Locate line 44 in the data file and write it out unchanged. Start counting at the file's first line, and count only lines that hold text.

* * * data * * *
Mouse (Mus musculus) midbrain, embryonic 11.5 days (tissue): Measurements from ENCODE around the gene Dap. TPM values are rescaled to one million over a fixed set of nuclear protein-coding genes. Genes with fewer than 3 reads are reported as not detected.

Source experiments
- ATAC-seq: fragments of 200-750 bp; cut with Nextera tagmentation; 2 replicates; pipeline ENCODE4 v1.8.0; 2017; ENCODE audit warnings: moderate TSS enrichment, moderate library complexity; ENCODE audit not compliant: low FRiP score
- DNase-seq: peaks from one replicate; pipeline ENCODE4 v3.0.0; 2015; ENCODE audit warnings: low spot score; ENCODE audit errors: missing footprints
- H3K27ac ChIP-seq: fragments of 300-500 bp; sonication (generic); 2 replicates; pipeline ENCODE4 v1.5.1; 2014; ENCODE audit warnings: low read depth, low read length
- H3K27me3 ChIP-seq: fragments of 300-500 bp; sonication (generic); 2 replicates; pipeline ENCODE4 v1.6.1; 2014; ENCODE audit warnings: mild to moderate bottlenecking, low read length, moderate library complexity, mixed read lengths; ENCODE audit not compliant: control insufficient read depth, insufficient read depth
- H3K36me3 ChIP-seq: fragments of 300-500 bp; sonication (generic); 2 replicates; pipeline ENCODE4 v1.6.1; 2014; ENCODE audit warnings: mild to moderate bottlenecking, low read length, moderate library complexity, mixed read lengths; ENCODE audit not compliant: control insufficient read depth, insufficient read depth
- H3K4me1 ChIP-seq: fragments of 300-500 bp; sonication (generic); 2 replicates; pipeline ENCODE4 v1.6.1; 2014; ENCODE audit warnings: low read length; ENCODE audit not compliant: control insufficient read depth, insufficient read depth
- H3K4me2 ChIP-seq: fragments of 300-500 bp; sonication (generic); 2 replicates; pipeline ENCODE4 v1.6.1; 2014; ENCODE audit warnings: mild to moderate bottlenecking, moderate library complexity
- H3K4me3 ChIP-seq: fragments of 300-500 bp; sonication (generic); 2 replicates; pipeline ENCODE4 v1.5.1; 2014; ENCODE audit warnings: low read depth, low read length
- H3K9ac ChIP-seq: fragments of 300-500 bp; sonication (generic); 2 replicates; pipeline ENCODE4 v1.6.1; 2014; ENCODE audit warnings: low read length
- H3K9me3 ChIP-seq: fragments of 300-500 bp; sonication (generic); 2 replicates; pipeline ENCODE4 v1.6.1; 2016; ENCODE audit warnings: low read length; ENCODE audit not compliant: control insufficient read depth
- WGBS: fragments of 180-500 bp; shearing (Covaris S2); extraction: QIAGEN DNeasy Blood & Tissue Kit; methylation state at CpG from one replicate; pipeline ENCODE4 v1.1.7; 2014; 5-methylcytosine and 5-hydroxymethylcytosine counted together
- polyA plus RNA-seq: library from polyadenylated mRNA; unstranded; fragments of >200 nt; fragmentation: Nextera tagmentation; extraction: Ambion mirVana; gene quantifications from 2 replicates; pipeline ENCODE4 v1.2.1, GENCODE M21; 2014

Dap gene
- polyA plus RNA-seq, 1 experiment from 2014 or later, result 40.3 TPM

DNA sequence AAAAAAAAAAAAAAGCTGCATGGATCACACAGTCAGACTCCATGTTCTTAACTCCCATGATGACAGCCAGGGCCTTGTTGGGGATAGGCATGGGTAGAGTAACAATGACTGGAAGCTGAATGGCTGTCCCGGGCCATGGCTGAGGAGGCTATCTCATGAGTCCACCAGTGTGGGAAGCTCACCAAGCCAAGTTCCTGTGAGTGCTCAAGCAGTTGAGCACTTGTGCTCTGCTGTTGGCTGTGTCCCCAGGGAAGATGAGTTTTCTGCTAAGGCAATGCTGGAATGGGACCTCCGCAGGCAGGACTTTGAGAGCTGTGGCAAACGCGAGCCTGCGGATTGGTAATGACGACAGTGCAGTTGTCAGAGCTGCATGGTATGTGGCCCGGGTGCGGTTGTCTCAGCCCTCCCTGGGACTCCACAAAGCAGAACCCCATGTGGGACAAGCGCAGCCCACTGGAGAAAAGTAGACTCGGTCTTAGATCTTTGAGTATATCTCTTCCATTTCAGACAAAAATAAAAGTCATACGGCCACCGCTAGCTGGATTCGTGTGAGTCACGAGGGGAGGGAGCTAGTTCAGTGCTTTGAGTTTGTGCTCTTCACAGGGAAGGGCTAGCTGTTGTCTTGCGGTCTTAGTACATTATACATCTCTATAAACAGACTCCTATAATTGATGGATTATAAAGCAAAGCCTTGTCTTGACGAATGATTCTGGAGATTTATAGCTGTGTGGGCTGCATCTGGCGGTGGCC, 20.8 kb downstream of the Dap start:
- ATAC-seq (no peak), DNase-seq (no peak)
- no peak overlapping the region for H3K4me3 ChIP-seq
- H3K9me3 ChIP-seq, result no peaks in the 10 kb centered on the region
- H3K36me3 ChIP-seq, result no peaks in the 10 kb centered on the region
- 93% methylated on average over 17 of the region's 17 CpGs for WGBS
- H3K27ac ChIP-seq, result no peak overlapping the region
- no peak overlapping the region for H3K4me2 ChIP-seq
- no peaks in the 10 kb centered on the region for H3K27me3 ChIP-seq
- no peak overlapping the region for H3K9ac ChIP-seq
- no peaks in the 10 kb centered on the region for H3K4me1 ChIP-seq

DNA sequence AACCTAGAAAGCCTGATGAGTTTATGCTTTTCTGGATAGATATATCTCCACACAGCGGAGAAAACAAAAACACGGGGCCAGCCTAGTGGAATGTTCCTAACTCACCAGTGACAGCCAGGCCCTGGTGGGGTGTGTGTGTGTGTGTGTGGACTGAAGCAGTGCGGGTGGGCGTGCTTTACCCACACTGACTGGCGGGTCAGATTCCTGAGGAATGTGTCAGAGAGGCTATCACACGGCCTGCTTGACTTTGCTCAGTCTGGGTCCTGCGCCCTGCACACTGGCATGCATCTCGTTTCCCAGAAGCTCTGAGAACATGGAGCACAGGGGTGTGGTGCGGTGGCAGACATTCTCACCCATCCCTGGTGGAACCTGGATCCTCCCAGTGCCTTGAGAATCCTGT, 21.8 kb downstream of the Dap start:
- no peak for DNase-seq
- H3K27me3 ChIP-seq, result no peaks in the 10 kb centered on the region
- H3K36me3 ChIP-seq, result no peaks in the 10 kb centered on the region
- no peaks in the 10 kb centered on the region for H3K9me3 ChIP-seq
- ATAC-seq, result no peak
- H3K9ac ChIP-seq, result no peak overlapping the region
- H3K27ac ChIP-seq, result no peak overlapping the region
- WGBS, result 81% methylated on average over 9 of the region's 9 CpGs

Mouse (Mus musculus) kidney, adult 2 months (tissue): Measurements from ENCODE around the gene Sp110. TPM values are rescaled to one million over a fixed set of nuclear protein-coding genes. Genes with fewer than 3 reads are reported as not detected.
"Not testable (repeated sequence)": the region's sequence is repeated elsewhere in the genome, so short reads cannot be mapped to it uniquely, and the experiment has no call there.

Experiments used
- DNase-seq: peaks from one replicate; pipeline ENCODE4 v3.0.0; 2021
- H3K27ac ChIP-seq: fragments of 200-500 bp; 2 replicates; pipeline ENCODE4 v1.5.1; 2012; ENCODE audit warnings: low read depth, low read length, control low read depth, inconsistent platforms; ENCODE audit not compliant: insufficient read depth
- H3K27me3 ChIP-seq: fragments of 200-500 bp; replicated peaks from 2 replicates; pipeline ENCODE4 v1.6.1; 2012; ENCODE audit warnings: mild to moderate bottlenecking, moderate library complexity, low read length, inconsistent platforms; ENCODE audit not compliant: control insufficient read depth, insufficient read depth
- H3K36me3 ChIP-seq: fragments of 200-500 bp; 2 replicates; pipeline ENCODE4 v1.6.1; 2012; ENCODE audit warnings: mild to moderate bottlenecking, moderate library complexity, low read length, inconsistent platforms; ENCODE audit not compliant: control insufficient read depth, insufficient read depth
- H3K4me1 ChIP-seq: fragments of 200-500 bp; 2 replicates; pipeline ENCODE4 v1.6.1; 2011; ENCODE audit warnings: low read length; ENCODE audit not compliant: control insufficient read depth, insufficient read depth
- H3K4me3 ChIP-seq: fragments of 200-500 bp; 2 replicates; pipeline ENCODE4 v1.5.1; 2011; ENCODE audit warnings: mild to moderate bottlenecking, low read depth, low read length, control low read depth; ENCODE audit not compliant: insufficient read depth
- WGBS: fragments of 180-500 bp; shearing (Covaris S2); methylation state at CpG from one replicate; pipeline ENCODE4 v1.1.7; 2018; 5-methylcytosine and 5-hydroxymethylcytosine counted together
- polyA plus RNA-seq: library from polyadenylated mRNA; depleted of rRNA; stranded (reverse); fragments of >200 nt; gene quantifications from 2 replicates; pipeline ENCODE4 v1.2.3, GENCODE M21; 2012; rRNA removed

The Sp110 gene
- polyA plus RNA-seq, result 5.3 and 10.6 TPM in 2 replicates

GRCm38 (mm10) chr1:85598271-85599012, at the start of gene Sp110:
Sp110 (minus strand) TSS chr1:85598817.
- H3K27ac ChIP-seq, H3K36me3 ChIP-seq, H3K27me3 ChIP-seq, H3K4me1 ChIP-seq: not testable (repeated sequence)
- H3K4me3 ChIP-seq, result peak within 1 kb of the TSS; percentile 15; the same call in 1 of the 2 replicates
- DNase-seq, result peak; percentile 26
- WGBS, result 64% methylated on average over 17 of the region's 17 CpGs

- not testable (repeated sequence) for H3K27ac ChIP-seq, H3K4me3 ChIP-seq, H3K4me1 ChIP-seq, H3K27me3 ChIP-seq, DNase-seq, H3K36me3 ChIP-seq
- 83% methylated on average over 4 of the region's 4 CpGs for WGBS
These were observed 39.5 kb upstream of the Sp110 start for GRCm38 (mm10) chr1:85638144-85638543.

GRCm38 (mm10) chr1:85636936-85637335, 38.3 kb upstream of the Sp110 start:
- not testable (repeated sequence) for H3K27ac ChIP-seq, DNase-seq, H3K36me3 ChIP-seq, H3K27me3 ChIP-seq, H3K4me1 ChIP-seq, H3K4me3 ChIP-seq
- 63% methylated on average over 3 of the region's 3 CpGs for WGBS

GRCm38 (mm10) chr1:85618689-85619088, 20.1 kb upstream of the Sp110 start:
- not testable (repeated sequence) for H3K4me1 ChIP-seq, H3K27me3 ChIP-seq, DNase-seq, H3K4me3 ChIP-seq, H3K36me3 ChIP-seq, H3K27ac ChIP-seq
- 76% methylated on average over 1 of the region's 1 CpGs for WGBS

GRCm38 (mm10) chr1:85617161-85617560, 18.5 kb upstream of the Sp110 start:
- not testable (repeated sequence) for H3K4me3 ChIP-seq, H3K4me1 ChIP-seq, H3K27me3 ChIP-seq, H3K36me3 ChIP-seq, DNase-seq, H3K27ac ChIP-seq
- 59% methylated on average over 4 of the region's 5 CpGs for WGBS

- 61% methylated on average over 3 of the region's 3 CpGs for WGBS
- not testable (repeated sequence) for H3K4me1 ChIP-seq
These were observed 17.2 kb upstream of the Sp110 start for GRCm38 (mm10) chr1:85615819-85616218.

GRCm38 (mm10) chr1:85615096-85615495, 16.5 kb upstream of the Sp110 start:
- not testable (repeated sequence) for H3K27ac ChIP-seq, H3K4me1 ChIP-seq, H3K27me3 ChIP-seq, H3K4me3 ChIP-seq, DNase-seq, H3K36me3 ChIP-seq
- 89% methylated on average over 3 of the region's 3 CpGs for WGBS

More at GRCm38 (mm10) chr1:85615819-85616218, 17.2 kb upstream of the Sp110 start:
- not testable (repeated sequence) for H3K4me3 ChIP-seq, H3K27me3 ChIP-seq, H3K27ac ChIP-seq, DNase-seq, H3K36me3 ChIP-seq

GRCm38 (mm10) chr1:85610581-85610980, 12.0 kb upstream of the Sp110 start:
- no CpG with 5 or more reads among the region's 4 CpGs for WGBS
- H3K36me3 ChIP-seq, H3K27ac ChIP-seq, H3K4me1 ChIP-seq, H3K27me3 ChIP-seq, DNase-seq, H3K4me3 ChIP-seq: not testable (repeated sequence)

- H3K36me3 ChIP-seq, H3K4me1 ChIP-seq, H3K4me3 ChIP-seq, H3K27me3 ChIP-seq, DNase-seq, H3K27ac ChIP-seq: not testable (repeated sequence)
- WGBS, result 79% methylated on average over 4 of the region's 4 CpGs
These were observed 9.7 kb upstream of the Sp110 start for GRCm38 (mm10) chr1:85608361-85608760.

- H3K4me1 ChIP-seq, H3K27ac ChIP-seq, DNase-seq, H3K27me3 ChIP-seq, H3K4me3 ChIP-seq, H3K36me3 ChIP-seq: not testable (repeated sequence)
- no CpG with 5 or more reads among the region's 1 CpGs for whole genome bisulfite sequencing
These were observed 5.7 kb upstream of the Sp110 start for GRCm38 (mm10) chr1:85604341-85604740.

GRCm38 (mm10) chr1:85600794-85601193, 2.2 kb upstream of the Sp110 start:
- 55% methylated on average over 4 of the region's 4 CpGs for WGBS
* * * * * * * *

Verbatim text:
- H3K4me1 ChIP-seq: fragments of 200-500 bp; 2 replicates; pipeline ENCODE4 v1.6.1; 2011; ENCODE audit warnings: low read length; ENCODE audit not compliant: control insufficient read depth, insufficient read depth